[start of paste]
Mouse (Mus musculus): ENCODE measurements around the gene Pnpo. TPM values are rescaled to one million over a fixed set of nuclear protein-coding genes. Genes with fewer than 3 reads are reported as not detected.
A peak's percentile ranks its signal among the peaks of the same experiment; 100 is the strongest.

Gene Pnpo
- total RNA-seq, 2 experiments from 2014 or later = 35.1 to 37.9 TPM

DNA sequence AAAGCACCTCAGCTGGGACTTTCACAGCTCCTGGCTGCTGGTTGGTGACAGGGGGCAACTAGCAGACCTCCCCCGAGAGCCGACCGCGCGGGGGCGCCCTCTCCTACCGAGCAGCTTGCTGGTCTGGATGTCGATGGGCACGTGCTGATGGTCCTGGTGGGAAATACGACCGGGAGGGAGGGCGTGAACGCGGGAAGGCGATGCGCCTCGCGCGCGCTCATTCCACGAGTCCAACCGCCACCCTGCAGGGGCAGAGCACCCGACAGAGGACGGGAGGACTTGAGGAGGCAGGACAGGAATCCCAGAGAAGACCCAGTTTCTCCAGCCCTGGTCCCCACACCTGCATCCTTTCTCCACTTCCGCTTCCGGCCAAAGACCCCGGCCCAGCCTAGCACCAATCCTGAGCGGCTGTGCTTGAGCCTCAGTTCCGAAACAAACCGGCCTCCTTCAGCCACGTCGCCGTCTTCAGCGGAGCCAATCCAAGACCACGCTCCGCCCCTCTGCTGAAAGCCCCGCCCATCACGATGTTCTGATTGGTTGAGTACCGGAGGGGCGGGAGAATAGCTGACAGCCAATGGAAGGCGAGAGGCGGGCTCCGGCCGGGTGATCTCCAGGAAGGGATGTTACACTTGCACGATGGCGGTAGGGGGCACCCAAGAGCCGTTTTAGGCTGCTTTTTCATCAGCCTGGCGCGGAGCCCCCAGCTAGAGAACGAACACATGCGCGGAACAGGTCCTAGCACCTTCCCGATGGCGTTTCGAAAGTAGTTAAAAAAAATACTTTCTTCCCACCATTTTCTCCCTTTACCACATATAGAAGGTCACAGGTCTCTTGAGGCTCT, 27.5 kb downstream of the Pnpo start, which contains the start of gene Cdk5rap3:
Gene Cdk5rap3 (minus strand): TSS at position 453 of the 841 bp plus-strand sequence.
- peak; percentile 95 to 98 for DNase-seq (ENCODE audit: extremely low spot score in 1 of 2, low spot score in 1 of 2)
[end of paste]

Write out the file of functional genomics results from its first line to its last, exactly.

Mouse (Mus musculus): ENCODE measurements around the gene Pnpo. TPM values are rescaled to one million over a fixed set of nuclear protein-coding genes. Genes with fewer than 3 reads are reported as not detected.
A peak's percentile ranks its signal among the peaks of the same experiment; 100 is the strongest.

Gene Pnpo
- total RNA-seq, 2 experiments from 2014 or later = 35.1 to 37.9 TPM

DNA sequence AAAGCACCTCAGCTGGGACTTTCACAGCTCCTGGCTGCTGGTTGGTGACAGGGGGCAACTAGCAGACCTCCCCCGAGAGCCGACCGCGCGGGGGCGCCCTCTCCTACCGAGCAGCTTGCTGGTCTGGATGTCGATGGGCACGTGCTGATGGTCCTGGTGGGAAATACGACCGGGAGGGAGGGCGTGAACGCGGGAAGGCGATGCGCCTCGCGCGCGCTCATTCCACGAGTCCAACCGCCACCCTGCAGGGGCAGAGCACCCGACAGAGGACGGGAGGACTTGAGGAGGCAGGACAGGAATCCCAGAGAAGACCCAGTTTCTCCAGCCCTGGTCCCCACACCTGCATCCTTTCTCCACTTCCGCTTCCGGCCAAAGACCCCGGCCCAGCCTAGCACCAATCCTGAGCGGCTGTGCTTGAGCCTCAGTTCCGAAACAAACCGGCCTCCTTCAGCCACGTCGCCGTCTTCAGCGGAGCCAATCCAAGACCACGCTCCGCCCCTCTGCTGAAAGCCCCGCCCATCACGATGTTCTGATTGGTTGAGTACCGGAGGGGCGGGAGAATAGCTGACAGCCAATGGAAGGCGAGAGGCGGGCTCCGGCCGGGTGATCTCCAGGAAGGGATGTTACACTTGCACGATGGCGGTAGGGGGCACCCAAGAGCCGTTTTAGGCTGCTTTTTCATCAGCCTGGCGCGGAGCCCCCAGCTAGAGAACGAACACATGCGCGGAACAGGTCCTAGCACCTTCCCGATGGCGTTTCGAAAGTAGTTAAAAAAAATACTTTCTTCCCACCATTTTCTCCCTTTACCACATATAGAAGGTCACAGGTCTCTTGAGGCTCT, 27.5 kb downstream of the Pnpo start, which contains the start of gene Cdk5rap3:
Gene Cdk5rap3 (minus strand): TSS at position 453 of the 841 bp plus-strand sequence.
- peak; percentile 95 to 98 for DNase-seq (ENCODE audit: extremely low spot score in 1 of 2, low spot score in 1 of 2)